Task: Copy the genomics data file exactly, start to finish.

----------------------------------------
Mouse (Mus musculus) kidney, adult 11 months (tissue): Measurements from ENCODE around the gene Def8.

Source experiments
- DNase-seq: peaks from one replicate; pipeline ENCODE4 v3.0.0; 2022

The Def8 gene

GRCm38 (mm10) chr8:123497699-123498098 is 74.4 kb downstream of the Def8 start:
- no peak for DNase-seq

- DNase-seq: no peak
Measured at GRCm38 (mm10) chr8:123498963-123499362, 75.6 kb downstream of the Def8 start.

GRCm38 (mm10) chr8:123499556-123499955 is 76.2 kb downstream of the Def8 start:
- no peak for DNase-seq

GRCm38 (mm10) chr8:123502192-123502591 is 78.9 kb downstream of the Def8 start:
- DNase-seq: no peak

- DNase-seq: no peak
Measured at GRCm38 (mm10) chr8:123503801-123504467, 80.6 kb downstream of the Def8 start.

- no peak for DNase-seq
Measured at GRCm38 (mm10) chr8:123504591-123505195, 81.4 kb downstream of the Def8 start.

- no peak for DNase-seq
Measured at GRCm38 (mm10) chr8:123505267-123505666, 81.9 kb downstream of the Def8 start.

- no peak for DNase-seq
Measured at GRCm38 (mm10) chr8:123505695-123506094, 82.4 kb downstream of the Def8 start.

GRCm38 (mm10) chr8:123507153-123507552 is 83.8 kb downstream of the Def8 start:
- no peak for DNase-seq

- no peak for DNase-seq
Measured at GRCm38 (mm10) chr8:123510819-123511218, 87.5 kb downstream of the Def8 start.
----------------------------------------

Mouse (Mus musculus) kidney, adult 11 months (tissue): Measurements from ENCODE around the gene Def8.

Source experiments
- DNase-seq: peaks from one replicate; pipeline ENCODE4 v3.0.0; 2022

The Def8 gene

GRCm38 (mm10) chr8:123497699-123498098 is 74.4 kb downstream of the Def8 start:
- no peak for DNase-seq

- DNase-seq: no peak
Measured at GRCm38 (mm10) chr8:123498963-123499362, 75.6 kb downstream of the Def8 start.

GRCm38 (mm10) chr8:123499556-123499955 is 76.2 kb downstream of the Def8 start:
- no peak for DNase-seq

GRCm38 (mm10) chr8:123502192-123502591 is 78.9 kb downstream of the Def8 start:
- DNase-seq: no peak

- DNase-seq: no peak
Measured at GRCm38 (mm10) chr8:123503801-123504467, 80.6 kb downstream of the Def8 start.

- no peak for DNase-seq
Measured at GRCm38 (mm10) chr8:123504591-123505195, 81.4 kb downstream of the Def8 start.

- no peak for DNase-seq
Measured at GRCm38 (mm10) chr8:123505267-123505666, 81.9 kb downstream of the Def8 start.

- no peak for DNase-seq
Measured at GRCm38 (mm10) chr8:123505695-123506094, 82.4 kb downstream of the Def8 start.

GRCm38 (mm10) chr8:123507153-123507552 is 83.8 kb downstream of the Def8 start:
- no peak for DNase-seq

- no peak for DNase-seq
Measured at GRCm38 (mm10) chr8:123510819-123511218, 87.5 kb downstream of the Def8 start.